Supreme Court Ruling a Major Step for Democracy — IN THE WRONG DIRECTION

Corporate personhood is a major flaw in our system of government. The recent Supreme Court ruling regarding “free speech” for corporations makes a mockery of the electoral process. Here’s an editorial from the New York Times.

The Court’s Blow to Democracy

With a single, disastrous 5-to-4 ruling, the Supreme Court has thrust politics back to the robber-baron era of the 19th century. Disingenuously waving the flag of the First Amendment, the court’s conservative majority has paved the way for corporations to use their vast treasuries to overwhelm elections and intimidate elected officials into doing their bidding.

Congress must act immediately to limit the damage of this radical decision, which strikes at the heart of democracy.

As a result of Thursday’s ruling, corporations have been unleashed from the longstanding ban against their spending directly on political campaigns and will be free to spend as much money as they want to elect and defeat candidates. If a member of Congress tries to stand up to a wealthy special interest, its lobbyists can credibly threaten: We’ll spend whatever it takes to defeat you.

The ruling in Citizens United v. Federal Election Commission radically reverses well-established law and erodes a wall that has stood for a century between corporations and electoral politics. (The ruling also frees up labor unions to spend, though they have far less money at their disposal.)



3 responses to “Supreme Court Ruling a Major Step for Democracy — IN THE WRONG DIRECTION

  1. Are corporations really persons?

    Do corporations think?

    Do corporations grieve when a loved one dies as a result of a lack of adequate health care?

    If a corporation ever committed an unspeakable crime against the American people, could IT be sent to federal prison? (Note the operative word here: “It”)

    Has a corporation ever given its life for its country?

    Has a corporation ever been killed in an accident as the result of a design flaw in the automobile it was driving?

    Has a corporation ever written a novel that inspired millions?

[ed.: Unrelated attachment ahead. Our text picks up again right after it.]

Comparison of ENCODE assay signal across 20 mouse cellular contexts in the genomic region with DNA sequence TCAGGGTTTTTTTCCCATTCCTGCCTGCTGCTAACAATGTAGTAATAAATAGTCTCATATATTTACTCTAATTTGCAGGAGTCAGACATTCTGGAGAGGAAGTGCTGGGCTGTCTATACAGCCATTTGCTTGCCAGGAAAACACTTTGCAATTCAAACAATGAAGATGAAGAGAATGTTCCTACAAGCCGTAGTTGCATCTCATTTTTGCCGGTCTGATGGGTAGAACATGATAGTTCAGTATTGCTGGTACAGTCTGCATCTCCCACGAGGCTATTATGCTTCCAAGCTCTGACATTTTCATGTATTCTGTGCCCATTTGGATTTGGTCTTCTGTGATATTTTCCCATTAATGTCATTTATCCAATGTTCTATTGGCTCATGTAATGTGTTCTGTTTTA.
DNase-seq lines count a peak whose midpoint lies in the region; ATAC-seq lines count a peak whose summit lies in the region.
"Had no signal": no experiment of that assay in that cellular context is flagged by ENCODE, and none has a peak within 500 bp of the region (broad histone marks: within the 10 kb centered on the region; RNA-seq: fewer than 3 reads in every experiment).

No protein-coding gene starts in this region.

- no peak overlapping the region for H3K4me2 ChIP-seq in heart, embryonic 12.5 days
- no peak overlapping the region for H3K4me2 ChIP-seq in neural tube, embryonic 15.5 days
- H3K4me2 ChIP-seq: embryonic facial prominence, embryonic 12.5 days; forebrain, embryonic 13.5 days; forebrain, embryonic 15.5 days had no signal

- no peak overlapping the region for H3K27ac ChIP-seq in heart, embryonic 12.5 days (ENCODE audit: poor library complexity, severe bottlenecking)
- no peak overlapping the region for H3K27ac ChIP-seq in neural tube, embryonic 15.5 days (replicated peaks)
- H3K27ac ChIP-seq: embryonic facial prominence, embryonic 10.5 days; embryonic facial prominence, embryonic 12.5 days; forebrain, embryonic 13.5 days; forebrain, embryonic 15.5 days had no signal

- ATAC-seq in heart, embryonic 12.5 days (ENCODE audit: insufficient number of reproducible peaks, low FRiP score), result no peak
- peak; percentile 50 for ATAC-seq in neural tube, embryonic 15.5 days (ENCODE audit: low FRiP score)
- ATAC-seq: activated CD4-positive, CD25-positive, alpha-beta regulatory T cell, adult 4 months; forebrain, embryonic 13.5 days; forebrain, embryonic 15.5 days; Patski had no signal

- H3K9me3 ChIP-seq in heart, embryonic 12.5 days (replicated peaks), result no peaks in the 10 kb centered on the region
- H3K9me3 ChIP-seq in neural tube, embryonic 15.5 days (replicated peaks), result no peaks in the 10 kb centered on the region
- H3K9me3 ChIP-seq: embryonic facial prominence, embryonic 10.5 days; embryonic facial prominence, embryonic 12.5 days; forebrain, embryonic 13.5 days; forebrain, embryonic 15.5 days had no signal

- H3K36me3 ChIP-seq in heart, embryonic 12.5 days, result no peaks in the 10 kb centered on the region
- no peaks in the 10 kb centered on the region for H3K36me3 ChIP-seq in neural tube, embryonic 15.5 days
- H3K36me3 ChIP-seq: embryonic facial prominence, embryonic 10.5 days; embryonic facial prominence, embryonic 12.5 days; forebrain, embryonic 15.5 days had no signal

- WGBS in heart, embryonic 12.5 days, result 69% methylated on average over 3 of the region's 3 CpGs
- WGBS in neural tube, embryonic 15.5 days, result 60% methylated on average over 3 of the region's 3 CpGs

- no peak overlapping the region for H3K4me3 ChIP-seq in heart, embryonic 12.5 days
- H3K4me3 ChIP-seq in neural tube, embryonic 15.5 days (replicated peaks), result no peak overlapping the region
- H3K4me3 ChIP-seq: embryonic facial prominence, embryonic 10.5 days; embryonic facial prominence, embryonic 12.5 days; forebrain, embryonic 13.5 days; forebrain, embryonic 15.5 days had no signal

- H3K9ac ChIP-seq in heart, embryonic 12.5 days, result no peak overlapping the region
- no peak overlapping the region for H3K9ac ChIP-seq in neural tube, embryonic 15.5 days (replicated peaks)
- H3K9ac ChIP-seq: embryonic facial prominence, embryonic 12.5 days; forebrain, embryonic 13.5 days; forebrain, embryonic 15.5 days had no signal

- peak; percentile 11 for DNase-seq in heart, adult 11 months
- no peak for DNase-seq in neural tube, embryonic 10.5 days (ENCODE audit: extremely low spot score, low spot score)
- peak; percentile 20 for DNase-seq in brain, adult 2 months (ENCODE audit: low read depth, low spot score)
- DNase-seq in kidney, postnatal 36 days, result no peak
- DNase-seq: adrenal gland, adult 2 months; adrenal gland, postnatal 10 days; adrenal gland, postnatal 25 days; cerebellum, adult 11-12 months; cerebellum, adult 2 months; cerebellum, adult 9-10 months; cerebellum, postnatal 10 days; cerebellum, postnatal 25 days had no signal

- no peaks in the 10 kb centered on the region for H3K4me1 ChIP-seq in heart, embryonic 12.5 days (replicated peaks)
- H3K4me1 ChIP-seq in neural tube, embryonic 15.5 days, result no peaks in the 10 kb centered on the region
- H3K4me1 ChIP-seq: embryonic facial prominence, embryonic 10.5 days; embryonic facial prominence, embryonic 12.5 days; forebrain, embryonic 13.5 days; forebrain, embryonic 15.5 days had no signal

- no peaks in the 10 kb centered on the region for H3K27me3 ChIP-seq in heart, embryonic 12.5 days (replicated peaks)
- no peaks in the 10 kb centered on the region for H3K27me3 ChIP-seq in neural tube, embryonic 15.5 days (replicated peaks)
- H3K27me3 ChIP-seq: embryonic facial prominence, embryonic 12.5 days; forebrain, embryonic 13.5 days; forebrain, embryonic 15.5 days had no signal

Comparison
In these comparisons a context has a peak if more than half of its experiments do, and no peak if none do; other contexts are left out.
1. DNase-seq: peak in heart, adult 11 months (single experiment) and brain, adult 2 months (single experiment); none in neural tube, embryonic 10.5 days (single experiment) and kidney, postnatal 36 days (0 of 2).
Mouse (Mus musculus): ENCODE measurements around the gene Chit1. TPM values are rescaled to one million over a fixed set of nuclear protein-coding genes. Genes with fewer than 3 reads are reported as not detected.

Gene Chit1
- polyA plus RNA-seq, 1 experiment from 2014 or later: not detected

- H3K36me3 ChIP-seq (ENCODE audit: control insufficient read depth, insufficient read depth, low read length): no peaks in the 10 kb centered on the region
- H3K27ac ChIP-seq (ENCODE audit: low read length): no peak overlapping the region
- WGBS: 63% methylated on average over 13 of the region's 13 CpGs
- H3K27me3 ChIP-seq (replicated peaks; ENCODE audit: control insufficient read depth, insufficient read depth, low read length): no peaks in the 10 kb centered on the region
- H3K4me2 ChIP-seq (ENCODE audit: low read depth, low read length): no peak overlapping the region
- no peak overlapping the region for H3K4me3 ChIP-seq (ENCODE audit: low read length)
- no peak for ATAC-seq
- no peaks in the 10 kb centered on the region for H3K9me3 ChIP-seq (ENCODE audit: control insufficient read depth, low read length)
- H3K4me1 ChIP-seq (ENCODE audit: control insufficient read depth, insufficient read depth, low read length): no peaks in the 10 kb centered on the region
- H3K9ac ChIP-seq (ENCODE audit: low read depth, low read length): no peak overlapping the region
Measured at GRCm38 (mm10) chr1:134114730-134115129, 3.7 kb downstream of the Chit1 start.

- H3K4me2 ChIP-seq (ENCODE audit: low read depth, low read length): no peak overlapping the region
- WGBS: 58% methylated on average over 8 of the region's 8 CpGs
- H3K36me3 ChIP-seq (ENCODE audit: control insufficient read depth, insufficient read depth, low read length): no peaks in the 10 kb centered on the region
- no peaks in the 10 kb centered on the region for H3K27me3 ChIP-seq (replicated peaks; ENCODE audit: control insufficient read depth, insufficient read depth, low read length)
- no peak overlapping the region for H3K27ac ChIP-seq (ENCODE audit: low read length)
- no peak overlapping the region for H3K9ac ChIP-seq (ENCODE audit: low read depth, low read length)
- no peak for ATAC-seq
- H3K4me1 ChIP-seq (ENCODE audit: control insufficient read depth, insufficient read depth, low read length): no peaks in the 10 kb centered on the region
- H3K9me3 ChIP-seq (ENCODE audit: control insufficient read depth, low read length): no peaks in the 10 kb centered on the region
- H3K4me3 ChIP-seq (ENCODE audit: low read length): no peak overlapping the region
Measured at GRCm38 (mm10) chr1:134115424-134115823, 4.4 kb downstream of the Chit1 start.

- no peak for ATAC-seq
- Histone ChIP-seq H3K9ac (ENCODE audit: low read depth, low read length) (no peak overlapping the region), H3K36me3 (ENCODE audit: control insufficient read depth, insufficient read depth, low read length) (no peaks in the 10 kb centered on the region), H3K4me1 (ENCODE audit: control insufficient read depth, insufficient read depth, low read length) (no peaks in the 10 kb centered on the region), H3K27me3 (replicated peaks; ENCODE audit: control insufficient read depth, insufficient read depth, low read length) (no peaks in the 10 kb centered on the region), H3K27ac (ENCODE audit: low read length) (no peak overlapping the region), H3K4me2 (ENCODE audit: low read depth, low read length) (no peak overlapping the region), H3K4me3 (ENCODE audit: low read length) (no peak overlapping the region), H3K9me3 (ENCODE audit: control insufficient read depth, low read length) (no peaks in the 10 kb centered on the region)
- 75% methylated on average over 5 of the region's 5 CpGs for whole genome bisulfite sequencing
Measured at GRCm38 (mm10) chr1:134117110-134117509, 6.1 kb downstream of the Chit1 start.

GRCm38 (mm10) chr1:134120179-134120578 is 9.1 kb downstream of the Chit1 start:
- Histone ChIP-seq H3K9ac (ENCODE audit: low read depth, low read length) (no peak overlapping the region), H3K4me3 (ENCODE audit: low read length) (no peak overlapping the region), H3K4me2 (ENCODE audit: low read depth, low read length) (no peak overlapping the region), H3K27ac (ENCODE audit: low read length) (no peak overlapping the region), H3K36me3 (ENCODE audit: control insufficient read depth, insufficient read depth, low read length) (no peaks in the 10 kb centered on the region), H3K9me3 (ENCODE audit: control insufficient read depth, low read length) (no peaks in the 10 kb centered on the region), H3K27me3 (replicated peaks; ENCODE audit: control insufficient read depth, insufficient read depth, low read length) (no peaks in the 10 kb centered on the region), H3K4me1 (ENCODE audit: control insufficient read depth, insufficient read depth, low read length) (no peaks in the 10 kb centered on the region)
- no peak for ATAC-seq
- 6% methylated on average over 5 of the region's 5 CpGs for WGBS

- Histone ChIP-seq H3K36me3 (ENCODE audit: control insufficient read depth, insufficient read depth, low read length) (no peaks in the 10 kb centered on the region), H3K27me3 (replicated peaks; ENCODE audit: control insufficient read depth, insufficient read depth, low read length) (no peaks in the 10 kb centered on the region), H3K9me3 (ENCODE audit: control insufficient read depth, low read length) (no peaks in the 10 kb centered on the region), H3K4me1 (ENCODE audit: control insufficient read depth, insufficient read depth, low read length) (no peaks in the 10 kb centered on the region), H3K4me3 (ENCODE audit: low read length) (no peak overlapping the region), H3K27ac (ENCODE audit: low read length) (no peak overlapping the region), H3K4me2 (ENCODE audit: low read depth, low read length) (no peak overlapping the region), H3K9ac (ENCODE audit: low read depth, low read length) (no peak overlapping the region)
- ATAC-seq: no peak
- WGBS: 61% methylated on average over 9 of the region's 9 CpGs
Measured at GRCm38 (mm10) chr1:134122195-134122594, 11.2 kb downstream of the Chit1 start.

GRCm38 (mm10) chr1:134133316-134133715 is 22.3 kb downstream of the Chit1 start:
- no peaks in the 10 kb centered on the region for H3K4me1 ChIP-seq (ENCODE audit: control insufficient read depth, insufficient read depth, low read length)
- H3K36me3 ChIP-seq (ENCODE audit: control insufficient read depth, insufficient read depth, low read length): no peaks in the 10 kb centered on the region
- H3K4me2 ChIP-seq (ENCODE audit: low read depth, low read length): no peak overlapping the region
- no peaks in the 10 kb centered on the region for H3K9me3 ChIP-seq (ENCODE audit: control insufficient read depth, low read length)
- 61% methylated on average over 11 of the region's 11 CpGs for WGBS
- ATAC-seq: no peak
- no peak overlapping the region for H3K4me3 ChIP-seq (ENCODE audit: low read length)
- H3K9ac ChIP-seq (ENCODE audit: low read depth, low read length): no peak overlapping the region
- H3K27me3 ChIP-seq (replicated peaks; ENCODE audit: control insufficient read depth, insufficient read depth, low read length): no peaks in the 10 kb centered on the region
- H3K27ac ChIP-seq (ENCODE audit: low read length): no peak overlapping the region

Has a corporation ever risked its life by climbing a ladder to save a child from a burning house?

    Has a corporation ever won an Oscar? Or an Emmy? Or the Nobel Peace Prize? Or the Pulitzer Prize in Biography?

    Has a corporation ever been shot and killed by someone who was using an illegal and unregistered gun?

    Has a corporation ever paused to reflect upon the simple beauty of an autumn sunset or a brilliant winter moon rising on the horizon?

    If a tree falls in the forest, does it make a noise if there are no corporations there to hear it?

    Should corporations kiss on the first date?

    Our lives – yours and mine – have more worth than any goddamned corporation. To say that the Supreme Court made a awful decision on Thursday is an understatement. Not only is it an obscene ruling – it’s an insult to our humanity.

    Tom Degan
    Goshen, NY

  2. The superior job Tom Greco has done in the money system showed us this is where we were headed.

    If in fact Corporations are Citizens then we should see how they tithe and pay to charities as a percentage of their income in percentage terms of individuals.

    In my view if corporations gave to charities and faith-based organizations in the same percentage terms then we would move the bar significantly in terms of social welfare.

  3. Calling a coreporation a “person” under the due process clause is a violation of due process itwself, since due process has long been defined, since the days of Justice Joseph Story in the early 1800s, to be “lawful judgement of peers” and “law of the land”, common law.

    To put a due process protection in the 5th amendment against the fedeal government, and then letting the federal government interpret due process protections, is like putting the fox in charge of the hen house.

    Since “due process” pre-dated both federal and state laws, the due process clause in both 5th and 14th amendments are subject to definitions by the people, not by the courts.

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